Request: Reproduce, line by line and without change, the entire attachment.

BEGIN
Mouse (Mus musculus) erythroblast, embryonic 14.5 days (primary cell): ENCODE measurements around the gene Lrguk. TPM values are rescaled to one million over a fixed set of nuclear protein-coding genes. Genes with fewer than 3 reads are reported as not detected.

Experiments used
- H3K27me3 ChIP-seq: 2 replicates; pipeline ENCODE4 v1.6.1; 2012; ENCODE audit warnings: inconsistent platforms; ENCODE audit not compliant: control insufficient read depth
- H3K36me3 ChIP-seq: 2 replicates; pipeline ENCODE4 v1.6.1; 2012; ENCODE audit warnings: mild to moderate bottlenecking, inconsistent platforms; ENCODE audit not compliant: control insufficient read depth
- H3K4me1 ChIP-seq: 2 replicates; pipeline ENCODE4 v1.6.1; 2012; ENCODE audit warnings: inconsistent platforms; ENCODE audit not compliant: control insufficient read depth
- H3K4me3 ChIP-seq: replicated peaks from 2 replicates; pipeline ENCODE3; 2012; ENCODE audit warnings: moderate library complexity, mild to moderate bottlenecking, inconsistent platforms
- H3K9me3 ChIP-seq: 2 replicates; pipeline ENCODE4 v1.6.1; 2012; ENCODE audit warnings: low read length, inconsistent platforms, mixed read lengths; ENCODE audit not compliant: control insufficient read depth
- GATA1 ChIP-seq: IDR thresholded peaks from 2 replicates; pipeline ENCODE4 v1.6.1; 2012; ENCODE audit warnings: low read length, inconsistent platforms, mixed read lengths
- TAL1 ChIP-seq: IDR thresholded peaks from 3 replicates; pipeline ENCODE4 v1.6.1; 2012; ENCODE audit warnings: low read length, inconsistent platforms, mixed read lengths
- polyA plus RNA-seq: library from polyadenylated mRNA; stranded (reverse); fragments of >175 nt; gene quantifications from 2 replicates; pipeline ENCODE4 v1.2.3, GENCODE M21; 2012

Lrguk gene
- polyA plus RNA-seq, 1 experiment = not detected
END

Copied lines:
Mouse (Mus musculus) erythroblast, embryonic 14.5 days (primary cell): ENCODE measurements around the gene Lrguk. TPM values are rescaled to one million over a fixed set of nuclear protein-coding genes. Genes with fewer than 3 reads are reported as not detected.

Experiments used
- H3K27me3 ChIP-seq: 2 replicates; pipeline ENCODE4 v1.6.1; 2012; ENCODE audit warnings: inconsistent platforms; ENCODE audit not compliant: control insufficient read depth
- H3K36me3 ChIP-seq: 2 replicates; pipeline ENCODE4 v1.6.1; 2012; ENCODE audit warnings: mild to moderate bottlenecking, inconsistent platforms; ENCODE audit not compliant: control insufficient read depth
- H3K4me1 ChIP-seq: 2 replicates; pipeline ENCODE4 v1.6.1; 2012; ENCODE audit warnings: inconsistent platforms; ENCODE audit not compliant: control insufficient read depth
- H3K4me3 ChIP-seq: replicated peaks from 2 replicates; pipeline ENCODE3; 2012; ENCODE audit warnings: moderate library complexity, mild to moderate bottlenecking, inconsistent platforms
- H3K9me3 ChIP-seq: 2 replicates; pipeline ENCODE4 v1.6.1; 2012; ENCODE audit warnings: low read length, inconsistent platforms, mixed read lengths; ENCODE audit not compliant: control insufficient read depth
- GATA1 ChIP-seq: IDR thresholded peaks from 2 replicates; pipeline ENCODE4 v1.6.1; 2012; ENCODE audit warnings: low read length, inconsistent platforms, mixed read lengths
- TAL1 ChIP-seq: IDR thresholded peaks from 3 replicates; pipeline ENCODE4 v1.6.1; 2012; ENCODE audit warnings: low read length, inconsistent platforms, mixed read lengths
- polyA plus RNA-seq: library from polyadenylated mRNA; stranded (reverse); fragments of >175 nt; gene quantifications from 2 replicates; pipeline ENCODE4 v1.2.3, GENCODE M21; 2012

Lrguk gene
- polyA plus RNA-seq, 1 experiment = not detected